• Certified for only the initial 20 years. Any evaluation for conditions that may occur after this [such as cracking, inspection, aging management, fuel cladding failure from high burnup fuel]  are outside the scope of this approval. “Long-term” [as referenced in the Holtec Safety Evaluation] is a general descriptive term that is not required to support any regulatory or technical evaluation, and thus is not required to be more formally defined.
  • Excludes any plan for storing failed (cracking) canisters. Both San Onofre V.P. Tom Palmisano, and Holtec President, Dr. Kris Singh, state transfer casks can be used to store failed canisters (July 23, 2015 Community Engagement Panel meeting). However the NRC states “The HI-STORM UMAX transfer cask is authorized to transfer intact canisters [e.g., not cracking or otherwise failed canisters].” “Implementing corrective actions in the event of a failed MPC [multi-purpose canister] is the responsibility of the general licensee and those corrective actions are not incorporated into CoC [Certificate of Compliance] No. 1040.”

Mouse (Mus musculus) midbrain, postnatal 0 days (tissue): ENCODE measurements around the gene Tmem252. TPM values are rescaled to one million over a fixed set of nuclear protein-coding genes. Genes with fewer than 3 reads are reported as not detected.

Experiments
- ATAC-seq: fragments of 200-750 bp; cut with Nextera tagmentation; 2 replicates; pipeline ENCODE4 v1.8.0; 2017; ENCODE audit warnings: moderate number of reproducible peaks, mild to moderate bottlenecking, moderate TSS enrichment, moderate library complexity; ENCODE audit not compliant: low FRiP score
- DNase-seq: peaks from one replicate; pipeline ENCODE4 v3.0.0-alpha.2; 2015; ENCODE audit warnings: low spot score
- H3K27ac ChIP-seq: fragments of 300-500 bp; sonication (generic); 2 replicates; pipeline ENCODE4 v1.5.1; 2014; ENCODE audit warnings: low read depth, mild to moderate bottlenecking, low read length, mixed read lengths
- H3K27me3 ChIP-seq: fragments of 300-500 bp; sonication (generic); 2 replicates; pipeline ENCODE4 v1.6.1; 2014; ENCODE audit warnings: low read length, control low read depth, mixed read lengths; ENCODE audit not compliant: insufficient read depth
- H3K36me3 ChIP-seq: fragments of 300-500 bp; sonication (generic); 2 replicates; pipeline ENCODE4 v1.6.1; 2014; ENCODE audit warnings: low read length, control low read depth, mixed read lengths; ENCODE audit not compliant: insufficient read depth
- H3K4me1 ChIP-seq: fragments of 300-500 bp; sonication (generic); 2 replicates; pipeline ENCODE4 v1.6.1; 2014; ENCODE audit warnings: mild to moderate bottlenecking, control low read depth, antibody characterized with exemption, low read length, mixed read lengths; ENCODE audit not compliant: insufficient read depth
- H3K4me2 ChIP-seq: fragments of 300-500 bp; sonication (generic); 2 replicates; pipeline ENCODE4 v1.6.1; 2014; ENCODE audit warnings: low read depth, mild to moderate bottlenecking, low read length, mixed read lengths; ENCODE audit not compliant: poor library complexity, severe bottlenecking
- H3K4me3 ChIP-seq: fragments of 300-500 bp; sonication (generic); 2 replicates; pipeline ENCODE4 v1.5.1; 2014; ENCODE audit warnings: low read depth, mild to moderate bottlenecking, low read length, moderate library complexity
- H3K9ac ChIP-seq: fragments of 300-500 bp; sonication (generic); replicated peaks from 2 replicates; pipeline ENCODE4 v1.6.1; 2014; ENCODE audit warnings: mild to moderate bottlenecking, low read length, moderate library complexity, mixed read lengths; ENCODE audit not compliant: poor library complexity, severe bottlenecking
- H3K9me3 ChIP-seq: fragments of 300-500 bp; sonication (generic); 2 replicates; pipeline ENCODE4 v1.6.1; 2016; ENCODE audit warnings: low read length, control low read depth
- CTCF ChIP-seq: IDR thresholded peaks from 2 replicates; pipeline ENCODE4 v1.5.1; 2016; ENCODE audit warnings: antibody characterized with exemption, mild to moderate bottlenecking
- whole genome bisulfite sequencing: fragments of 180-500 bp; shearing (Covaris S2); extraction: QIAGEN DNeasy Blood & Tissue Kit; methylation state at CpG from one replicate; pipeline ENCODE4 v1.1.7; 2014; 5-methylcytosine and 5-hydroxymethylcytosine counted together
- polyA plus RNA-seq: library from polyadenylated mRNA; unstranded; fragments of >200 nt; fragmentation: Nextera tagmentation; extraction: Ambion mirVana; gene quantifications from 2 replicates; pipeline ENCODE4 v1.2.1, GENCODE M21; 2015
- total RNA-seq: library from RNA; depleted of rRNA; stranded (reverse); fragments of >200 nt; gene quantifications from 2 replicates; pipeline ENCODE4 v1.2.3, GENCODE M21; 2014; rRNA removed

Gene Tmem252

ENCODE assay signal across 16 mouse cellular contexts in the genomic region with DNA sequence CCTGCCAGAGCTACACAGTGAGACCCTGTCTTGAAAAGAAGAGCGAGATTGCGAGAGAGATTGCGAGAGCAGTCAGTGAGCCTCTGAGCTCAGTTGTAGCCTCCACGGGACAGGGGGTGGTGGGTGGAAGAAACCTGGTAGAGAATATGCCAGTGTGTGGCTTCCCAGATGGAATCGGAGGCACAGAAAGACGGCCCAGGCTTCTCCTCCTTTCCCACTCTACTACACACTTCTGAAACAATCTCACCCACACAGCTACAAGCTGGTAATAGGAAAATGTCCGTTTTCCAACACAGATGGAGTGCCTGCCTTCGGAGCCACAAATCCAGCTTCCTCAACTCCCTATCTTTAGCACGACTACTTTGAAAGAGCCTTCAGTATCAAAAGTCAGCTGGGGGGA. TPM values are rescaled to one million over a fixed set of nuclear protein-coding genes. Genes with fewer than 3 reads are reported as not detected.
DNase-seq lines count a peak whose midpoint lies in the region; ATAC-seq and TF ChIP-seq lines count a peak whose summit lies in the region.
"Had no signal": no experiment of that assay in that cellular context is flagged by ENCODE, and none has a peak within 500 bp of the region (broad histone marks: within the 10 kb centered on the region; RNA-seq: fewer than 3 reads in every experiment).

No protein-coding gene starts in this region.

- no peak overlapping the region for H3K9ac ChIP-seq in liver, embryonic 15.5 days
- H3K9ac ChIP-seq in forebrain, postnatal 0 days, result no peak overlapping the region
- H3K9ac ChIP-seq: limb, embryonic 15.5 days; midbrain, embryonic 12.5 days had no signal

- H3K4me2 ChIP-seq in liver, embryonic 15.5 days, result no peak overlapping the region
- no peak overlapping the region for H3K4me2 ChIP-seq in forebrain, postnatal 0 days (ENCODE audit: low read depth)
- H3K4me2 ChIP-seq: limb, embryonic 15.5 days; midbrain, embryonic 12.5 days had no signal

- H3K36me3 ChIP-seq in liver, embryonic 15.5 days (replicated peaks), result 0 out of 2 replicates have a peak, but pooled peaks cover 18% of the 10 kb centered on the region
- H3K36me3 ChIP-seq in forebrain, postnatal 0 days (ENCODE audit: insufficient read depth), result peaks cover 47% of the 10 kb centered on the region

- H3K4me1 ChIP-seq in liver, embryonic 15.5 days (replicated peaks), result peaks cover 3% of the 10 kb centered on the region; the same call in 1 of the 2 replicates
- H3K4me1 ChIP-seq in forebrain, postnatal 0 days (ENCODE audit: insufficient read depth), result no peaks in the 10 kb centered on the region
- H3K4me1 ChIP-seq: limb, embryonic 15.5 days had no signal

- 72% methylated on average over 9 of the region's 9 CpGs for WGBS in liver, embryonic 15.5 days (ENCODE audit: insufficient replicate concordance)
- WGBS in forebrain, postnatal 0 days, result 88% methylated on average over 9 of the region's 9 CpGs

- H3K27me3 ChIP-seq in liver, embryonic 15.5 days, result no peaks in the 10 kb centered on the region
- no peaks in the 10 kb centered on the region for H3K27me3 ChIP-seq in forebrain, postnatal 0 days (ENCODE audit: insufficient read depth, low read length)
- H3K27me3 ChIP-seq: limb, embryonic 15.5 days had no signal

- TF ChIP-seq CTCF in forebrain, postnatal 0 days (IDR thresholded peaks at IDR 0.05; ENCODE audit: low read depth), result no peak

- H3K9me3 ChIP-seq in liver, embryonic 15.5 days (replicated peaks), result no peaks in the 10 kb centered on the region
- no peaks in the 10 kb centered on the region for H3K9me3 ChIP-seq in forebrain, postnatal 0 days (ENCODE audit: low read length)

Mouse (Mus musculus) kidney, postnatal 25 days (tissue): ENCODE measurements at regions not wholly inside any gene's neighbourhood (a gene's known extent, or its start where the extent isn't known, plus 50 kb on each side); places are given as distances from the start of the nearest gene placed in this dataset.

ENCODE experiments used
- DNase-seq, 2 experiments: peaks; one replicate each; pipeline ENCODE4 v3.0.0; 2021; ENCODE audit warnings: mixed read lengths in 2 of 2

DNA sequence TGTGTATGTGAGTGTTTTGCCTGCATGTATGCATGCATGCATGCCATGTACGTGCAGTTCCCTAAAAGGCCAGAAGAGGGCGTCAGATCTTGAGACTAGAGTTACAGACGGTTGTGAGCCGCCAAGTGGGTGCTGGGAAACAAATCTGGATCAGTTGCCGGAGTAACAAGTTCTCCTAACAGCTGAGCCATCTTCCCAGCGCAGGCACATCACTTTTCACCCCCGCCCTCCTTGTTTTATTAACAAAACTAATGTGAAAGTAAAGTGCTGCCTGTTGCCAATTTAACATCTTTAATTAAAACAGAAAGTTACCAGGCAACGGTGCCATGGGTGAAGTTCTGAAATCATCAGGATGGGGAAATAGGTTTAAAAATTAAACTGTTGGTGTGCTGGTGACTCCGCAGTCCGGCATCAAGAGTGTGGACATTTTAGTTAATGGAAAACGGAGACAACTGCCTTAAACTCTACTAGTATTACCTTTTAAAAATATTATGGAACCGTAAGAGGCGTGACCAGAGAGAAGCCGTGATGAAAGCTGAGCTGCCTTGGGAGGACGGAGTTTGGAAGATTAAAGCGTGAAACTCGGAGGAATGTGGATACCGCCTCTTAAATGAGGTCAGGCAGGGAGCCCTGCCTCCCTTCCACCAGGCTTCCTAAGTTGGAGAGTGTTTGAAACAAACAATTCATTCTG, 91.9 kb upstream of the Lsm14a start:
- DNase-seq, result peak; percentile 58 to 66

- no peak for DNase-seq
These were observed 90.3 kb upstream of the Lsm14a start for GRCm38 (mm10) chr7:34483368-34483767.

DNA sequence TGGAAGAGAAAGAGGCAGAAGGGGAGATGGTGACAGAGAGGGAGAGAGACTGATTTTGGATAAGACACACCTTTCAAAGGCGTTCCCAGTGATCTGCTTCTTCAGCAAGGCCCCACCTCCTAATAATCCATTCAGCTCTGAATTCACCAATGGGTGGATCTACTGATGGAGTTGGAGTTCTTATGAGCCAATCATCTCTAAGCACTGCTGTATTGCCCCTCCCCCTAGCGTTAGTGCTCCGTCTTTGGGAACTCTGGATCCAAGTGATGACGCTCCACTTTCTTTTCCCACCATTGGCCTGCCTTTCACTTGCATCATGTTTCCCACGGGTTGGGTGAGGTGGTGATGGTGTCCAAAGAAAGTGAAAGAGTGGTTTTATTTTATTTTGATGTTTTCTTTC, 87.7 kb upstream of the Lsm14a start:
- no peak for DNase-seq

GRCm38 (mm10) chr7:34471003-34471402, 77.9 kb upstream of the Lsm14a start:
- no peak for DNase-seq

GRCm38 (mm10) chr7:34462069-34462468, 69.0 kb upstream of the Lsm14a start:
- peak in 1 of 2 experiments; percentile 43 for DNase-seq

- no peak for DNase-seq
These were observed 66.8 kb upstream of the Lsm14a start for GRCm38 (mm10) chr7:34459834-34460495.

• Approved only for 0.5” thick canisters – not the 0.625” thickness San Onofre proposes. “The nominal MPC thickness for the canisters certified under CoC No. 1040, Amendment No. 1 is 0.5”. The NRC has no knowledge of a Holtec proposal to increase the thickness of an MPC to 0.625”. If presented with an amendment request to do so, the NRC will evaluate it in accordance with 10 CFR part 72 requirements.”
  • The underground system evaluated is different than the system proposed for San Onofre.  The approval is for an underground system, not the partially underground system proposed for San Onofre. “Pursuant to the regulatory requirements in 10 CFR 72.212(b), any general licensee that seeks to use this system must determine that the design and construction of the system, structures, and components are bounded by the conditions of the CoC by analyzing the generic parameters provided and analyzed in the FSAR [Final Safety Analysis Report] and SER [Safety Evaluation Report] to ensure that its site specific parameters are enveloped by the cask design bases established in these reports.”

Other problems with the experimental UMAX system